Originally published December 2011. This one is part of the Billy Sidis series, and not the first one. This is Part II. It is, however, far and away the most-visited. I don't understand why. This post was notable for an argument in the comments.
There have been a number of folks who maintained that William Sidis (1898-1944) was the most intelligent person who ever lived. I spent an entire series on that, and eventually concluded that he was very intelligent, but not in the category of the very best ever. Wikipedia and other websites do not give as complete information as I do here, so if you are interested in Sidis, this is probably your best stop. In the posts and comments, we also discuss many issues about IQ, accomplishment, genius, what is intelligence, and changes in education. It could keep you busy for a while, but I think it is entertaining as well as profitable. I provide links to the rest of the series at the bottom of this essay.
There are solid bits of evidence that might support the claim that William Sidis was a child prodigy, but each has its own weakness as well. He did enter Harvard at age 11 – but his father, a psychiatrist and professor, had been pressing for this for years. Harvard had taken on a few other prodigies, including Buckminster Fuller and Norbert Weiner, and Boris Sidis pressured them into it. Billy did indeed give a lecture on four-dimensional bodies to the mathematics society at age 11, and Weiner, who was present, states it would have done credit to a first year graduate student. But it was not new information, as has often been claimed and was reported then. It was available elsewhere – Weiner simply doubted that William Sidis had access to it, and gave him credit for thinking it out himself. Yet it was not impossible that such material came his way, especially with a father determined to show the world his son was a genius (and his methods thus correct).
Boris Sidis made claims throughout his son’s childhood for his genius – that he read the NY Times at 18 months; taught himself Greek and Latin from 3-5 years old; mastered other tongues before age 8. William did indeed know English, French, Greek, and Latin at age 8 – but we do not know how well. It was claimed he had taught himself Turkish and Armenian. Which of his schoolteachers, pray, could evaluate that? Even if called out on it if someone pulled a passing Turk out to test him, Sidis could claim that he read the language, not spoke it, and the handwriting of natives in a language tends not to look like the printed matter, so he could dodge there as well. Among the Amerind languages he used to pad his total, some were extinct, existing only in a few manuscripts. I suppose he might maintain he knew them as well as anyone did, but my suspicions are running high at this point. Boris stated that William wrote a book on anatomy at age 5. No one seems to have ever seen even a portion of such a manuscript. William did graduate cum laude from Harvard. But entrance and even excelling then were not the accomplishment they would be now. It was fun to reread again, even for me, and the comments are exceptional throughout.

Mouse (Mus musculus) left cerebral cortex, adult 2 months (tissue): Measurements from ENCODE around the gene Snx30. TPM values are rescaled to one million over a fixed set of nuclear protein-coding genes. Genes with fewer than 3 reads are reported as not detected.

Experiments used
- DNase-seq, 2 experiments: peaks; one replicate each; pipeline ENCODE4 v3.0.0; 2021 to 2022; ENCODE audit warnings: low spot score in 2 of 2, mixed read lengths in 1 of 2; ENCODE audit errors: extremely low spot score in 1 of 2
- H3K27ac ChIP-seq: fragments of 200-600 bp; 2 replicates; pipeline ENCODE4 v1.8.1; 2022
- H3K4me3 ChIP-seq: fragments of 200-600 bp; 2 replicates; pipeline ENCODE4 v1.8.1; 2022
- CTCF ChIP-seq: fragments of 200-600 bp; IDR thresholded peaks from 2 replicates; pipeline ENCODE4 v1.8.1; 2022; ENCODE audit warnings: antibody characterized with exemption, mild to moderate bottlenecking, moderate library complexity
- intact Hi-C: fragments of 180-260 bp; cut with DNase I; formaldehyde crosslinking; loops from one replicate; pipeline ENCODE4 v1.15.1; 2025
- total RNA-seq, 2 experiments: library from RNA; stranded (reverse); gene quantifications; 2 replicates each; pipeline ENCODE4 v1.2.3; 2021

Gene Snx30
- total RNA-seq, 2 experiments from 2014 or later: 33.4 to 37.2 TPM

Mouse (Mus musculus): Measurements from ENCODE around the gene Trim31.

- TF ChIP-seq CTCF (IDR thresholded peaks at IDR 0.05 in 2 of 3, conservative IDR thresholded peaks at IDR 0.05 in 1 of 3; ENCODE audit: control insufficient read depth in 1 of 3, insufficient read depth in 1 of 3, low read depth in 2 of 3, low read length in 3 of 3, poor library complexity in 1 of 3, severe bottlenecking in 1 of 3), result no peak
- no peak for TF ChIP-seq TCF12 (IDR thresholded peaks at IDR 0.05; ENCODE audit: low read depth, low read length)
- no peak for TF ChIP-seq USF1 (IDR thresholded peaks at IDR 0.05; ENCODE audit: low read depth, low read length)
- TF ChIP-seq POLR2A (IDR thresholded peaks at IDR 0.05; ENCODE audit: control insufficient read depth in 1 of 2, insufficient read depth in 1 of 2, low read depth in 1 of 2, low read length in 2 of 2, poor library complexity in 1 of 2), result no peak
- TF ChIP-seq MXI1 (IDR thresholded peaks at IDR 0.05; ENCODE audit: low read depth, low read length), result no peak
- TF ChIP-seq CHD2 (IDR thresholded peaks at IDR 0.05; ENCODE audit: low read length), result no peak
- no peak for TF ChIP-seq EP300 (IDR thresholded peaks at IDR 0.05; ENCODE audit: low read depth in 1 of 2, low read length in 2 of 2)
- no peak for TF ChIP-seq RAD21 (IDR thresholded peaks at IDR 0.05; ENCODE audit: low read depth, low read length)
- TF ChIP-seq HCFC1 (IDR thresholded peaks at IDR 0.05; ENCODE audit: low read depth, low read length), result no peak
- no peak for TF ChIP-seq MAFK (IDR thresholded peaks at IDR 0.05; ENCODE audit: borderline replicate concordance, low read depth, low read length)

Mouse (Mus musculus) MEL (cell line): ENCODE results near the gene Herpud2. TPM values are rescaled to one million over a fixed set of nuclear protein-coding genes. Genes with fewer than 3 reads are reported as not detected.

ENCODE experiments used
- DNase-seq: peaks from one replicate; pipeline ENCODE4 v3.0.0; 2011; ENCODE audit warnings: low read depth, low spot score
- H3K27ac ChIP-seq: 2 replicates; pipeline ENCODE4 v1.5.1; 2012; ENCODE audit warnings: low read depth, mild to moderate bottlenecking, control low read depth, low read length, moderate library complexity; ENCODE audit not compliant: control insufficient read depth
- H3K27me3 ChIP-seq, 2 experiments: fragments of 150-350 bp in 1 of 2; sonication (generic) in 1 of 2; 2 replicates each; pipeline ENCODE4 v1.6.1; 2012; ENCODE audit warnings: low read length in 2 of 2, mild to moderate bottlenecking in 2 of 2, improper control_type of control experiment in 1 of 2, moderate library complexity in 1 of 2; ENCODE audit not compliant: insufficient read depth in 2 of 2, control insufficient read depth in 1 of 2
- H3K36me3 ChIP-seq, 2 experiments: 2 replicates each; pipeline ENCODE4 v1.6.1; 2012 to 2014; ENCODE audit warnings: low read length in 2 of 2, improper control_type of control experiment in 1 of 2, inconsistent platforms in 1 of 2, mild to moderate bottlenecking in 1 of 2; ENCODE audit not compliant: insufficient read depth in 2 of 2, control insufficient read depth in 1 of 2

Here’s a bit about Boris’s career. He ran a sanitarium in Portsmouth NH at what had been the Frank Jones Mansion. The link will give you a flavor. In addition to educational theories, he specialized in hypnosis, dreams, and dissociation, and opposed Freud.
It is hard to be fair to Sidis from this distance. His book The Tribes and The States, about the 100,000-year history of American Indians, is insanely wrong. He gets their genetics, languages, and government badly wrong. But I am not certain what knowledge was available to him in the early 20th C. Though his theories did not turn out to be true, he may have had ideas worth exploring – no worse than the theories of other experts – based on what was known. I suspect not. He also believed in Atlantis, which figures prominently in his discussion, and reads into the known historical record with great certainty things that even then would have been highly speculative. He insists that “farthest Thule,” where Phoenicians and others raided for slaves was Newfoundland. There is simply no evidence this is so.
I have asked James of “I Don’t Know But…” (sidebar) to evaluate his treatise on reversible universes, and parts of our universe where the Second Law of Thermodynamics runs in reverse, The Animate and the Inanimate. It seems like a 70’s physics undergrad on weed, frankly. But then, most physics beyond Einstein’s Special Relativity sounds like that to me anyway, so I’m no judge. Perhaps it’s brilliant.
His later writing on freedoms and rights seems to be mere rambling. His sister claimed that Billy could speak all the languages in the world, others more modestly put his total at fifty, and Boris’s at 27. How do we know this? Who could tell? This sister, Helena, is also the source for his IQ being in the range of 250-300 – that he had tested on a civil service exam at 254 later in life. Actually, he had finished 254th in the country that year, according to another report. A creditable accomplishment, but not genius by any stretch.
The discussion from the first part about whether someone gets the adjective intelligent without some body of accomplishment is interesting, and I will not neglect it. The idea that Sidis was HFA/Asperger-y also deserves some consideration and may explain his thinking at least as well as the genius/fraud continuum. Yet I am hesitant to go there, as dishonest puffery does not tend to be associated with the Autism spectrum. It’s not unknown, but being offended by minor deviations from the truth is more common.
And Another One Bites The Dust - Part One
Prodigy (Sidis Part Three)
About That 1869 Harvard Entrance Exam (Part 3A)
Smart, Wealthy, Athletic - What It Means To Be Intelligent. A Digression On IQ.
But If It's True...